Baylor takes over No. 1 spot in college basketball’s Way-Too-Early Top 25 for 2020-21

The NBA draft early-entry withdrawal deadline has (finally) come and gone, allowing us to truly get a complete feel for the 2020-21 college basketball landscape. The biggest winners of deadline day were Baylor and Illinois, which has created a massive shuffle at the top of the rankings.

With Baylor getting Jared Butler and MaCio Teague back, the Bears move to the top of the preseason rankings. There’s a tier of three teams atop the rest of the country this season, with Baylor, Villanova and Gonzaga separating themselves from the pack — on paper, at least. But Baylor will have the most continuity from a season ago, while Villanova and Gonzaga lose arguably their best players from last season.

Illinois’ inside-outside tandem of Ayo Dosunmu and Kofi Cockburn moves the Fighting Illini from outside the top 30 to a spot inside the top-10 — and makes the Big Ten even more fascinating entering the season. The league now has three teams in the top seven of these rankings, with Michigan State knocking on the door of the top 10.

With the Pac-12 announcing Tuesday that it was canceling all sports until Jan. 1 — including men’s basketball — it throws a wrinkle into the rankings. But most conference officials around the country have been expecting a delayed and condensed season, one that doesn’t start until January and includes no nonconference games. So these rankings are factoring in a season starting on Jan. 1, 2021. If things change, we’ll reassess.

It’s also worth noting that the NBA’s early-entry deadline is Aug. 17. (The NCAA’s was the one that expired on Aug. 3.) So there is still some concern that players — particularly ones in the Pac-12 — who announced their returns earlier this month could still decide to turn pro. Regardless, there will still be personnel moves between now and the start of the season (whenever that ultimately ends up being), with waivers being approved or denied, but we can now really start to look ahead to the 2020-21 season. And this is what it looks like coming out of the deadline.

1. Baylor Bears
Previous: 3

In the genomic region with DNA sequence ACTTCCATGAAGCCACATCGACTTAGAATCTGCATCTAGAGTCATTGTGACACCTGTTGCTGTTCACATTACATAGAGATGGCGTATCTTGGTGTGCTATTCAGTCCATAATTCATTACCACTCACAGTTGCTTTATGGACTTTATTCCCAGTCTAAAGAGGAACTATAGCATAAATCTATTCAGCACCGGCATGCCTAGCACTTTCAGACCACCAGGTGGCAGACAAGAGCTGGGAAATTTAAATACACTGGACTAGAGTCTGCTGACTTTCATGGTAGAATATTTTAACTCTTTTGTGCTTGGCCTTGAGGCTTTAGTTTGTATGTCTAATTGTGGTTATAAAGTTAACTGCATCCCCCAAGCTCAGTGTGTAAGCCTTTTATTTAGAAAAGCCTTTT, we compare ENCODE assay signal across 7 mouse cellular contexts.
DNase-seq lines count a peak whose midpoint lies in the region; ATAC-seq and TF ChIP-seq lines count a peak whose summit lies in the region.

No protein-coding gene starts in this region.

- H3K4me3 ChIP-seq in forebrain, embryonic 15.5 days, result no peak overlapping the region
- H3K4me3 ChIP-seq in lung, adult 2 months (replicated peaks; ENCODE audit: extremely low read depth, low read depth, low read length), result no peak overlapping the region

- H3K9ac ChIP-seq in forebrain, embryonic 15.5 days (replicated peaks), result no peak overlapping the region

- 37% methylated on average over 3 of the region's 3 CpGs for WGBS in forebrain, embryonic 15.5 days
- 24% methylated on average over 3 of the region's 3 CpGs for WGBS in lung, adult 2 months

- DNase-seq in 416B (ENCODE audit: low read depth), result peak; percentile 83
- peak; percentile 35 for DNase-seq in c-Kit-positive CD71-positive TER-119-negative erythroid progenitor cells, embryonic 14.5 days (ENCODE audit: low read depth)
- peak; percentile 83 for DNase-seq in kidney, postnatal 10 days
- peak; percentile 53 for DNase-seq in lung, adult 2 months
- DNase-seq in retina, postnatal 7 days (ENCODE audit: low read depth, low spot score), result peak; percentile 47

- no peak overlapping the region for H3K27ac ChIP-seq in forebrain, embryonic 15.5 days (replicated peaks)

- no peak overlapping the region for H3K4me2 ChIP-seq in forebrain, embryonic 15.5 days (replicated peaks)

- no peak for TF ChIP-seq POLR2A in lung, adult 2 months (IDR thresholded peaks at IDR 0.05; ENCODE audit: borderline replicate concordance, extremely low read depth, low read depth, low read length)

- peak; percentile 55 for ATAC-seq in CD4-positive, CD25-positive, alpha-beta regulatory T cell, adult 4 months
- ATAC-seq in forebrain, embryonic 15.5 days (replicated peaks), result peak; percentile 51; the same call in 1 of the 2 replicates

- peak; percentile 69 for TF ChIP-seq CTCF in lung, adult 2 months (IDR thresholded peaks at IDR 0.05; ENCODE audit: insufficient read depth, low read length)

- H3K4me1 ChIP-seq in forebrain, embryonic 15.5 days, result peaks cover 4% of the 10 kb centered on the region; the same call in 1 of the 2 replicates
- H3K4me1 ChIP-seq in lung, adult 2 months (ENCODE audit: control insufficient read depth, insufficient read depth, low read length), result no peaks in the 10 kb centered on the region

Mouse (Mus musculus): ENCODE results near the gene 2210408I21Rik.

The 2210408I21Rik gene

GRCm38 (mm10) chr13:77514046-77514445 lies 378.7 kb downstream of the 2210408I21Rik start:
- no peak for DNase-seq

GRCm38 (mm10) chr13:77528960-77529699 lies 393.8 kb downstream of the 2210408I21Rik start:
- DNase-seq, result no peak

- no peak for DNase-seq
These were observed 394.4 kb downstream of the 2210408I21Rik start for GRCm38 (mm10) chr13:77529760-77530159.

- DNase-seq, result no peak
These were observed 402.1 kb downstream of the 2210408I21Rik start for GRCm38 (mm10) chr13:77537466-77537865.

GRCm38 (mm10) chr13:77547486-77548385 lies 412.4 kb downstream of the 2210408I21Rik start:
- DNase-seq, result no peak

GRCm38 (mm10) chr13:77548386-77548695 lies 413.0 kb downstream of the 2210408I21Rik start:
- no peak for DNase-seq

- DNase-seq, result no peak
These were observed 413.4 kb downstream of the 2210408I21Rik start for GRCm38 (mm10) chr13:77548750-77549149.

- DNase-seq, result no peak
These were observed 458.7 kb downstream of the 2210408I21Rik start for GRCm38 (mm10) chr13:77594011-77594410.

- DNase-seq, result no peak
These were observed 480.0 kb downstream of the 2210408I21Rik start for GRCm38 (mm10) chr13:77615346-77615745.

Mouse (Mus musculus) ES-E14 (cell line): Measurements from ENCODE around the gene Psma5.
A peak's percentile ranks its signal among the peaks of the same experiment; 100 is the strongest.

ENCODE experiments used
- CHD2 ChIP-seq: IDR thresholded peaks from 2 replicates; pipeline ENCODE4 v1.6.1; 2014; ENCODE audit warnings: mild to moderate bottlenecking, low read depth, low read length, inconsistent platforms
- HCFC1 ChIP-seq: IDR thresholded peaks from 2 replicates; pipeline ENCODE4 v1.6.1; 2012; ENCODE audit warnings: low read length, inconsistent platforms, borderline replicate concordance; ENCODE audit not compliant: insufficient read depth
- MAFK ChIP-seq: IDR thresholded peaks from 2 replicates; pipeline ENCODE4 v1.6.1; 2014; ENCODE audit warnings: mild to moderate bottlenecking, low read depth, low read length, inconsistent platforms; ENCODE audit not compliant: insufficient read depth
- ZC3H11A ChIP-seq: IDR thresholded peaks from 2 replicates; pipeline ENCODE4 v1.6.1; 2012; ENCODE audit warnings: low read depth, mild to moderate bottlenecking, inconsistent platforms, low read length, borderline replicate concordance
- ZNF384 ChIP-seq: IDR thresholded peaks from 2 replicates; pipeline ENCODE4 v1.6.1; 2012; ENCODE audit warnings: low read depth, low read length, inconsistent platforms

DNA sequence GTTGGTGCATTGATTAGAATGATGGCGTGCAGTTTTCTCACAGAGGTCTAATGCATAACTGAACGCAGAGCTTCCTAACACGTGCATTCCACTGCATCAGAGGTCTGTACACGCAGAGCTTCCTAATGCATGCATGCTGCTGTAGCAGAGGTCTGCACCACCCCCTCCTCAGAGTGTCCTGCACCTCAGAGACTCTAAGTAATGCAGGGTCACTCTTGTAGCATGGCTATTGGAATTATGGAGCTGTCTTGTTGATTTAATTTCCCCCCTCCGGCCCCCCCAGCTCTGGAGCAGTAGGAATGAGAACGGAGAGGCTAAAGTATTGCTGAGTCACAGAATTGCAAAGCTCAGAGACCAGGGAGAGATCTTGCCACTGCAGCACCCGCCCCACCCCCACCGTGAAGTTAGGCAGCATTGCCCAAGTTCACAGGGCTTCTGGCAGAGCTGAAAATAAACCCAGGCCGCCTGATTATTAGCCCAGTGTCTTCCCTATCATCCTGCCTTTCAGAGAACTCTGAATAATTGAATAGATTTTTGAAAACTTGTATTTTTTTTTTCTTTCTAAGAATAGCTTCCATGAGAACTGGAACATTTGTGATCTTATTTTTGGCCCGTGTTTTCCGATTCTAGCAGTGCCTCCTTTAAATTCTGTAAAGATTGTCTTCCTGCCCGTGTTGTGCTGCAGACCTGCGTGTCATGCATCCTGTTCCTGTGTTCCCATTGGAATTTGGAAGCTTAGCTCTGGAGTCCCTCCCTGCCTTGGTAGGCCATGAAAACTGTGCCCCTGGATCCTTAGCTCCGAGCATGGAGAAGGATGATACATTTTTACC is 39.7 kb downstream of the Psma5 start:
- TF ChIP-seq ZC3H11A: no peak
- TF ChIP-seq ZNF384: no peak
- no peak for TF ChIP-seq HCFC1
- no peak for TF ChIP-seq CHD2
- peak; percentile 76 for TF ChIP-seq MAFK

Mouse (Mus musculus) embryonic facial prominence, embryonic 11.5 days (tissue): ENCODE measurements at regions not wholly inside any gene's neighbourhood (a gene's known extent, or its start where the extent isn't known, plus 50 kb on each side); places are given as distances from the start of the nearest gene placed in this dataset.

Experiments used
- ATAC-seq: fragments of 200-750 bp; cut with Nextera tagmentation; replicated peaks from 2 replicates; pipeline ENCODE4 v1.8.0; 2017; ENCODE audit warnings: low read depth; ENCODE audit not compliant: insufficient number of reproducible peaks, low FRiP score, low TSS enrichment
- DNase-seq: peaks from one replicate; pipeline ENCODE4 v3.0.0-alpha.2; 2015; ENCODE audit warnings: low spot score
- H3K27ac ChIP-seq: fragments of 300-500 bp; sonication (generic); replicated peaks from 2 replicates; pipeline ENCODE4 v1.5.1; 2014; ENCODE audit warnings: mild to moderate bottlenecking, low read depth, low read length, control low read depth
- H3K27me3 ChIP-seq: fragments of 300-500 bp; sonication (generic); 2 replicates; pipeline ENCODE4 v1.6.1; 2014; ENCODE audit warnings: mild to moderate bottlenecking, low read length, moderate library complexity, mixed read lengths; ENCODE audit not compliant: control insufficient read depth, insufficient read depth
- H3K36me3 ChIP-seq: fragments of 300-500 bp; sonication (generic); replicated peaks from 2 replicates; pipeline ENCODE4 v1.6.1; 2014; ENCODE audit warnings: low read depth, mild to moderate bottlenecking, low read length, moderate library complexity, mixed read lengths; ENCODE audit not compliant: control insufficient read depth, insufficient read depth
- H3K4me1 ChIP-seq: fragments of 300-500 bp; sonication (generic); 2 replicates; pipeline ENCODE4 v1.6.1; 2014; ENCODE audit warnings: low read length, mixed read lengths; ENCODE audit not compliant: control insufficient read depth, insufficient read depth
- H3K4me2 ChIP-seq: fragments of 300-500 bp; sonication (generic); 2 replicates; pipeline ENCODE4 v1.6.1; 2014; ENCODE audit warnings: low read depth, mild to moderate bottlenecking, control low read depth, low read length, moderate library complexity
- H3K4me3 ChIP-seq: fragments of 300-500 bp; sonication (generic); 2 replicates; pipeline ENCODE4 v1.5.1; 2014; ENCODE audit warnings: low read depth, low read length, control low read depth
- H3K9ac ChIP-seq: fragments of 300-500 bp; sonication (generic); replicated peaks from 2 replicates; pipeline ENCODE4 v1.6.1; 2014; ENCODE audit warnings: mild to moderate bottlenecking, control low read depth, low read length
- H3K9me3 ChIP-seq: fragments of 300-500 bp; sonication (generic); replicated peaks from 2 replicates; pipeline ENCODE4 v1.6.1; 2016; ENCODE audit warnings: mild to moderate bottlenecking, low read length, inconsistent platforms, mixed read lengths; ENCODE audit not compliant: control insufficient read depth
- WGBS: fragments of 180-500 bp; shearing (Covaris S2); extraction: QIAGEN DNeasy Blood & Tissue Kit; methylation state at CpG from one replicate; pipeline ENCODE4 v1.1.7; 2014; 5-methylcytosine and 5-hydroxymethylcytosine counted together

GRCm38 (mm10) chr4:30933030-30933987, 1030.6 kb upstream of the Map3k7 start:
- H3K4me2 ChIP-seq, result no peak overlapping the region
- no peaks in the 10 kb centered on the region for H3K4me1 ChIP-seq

Scott Drew was the big winner of the withdrawal deadline, receiving good news from both Jared Butler and MaCio Teague. Both guards decided to return to Waco and will once again make up two-thirds of arguably the nation’s best backcourt. Butler will be a preseason All-American, and Teague should be a consistent scorer on the wing. More importantly, the return of two starters will give Drew even more continuity on the defensive end, where Baylor was one of the most dominant teams in the country last season. Davion Mitchell and Mark Vital are two of the elite individual defenders in college basketball and the Bears ranked in the top five nationally in defensive efficiency — allowing more than one point per possession in only four of their first 25 games last season. While the perimeter is loaded, Drew would love to get a bit more production from the interior, namely Tristan Clark, who hopes to return to his 2018-19 form before an injury-riddled 2019-20 campaign.

Projected starting lineup:

Jared Butler (16.0 PPG, 3.1 APG)
Davion Mitchell (9.9 PPG, 3.8 APG)
MaCio Teague (13.9 PPG, 4.6 RPG)
Mark Vital (6.1 PPG, 6.2 RPG)
Tristan Clark (4.0 PPG, 2.4 RPG)

2. Villanova Wildcats
Previous: 2

Saddiq Bey decided long ago that he was going to enter the NBA draft and forgo his final two seasons at Villanova, so that has been factored into the Wildcats’ rankings for a few months. It will be a difficult loss to overcome, as Bey was blossoming into one of the best players in the Big East down the stretch of the season, scoring at least 20 points in six of his final 10 games. He also led the league in 3-point shooting in conference play, knocking down better than 48% of his outside shots. That said, Jay Wright has his other four starters back and multiple players should be ready to fill Bey’s shoes. Former five-star recruit Bryan Antoine barely played as a freshman but should be healthy as a sophomore and ready to make an impact as a scorer. Caleb Daniels averaged nearly 17 points at Tulane two seasons ago, and Cole Swider is a matchup problem in the frontcourt. Returning starter Justin Moore is poised for a breakout season, too.

Projected starting lineup:

Collin Gillespie (15.1 PPG, 4.5 APG)
Justin Moore (11.3 PPG)
Caleb Daniels (16.9 PPG at Tulane)
Jermaine Samuels (10.7 PPG, 5.5 RPG)
Jeremiah Robinson-Earl (10.5 PPG, 9.4 RPG)

3. Gonzaga Bulldogs
Previous: 1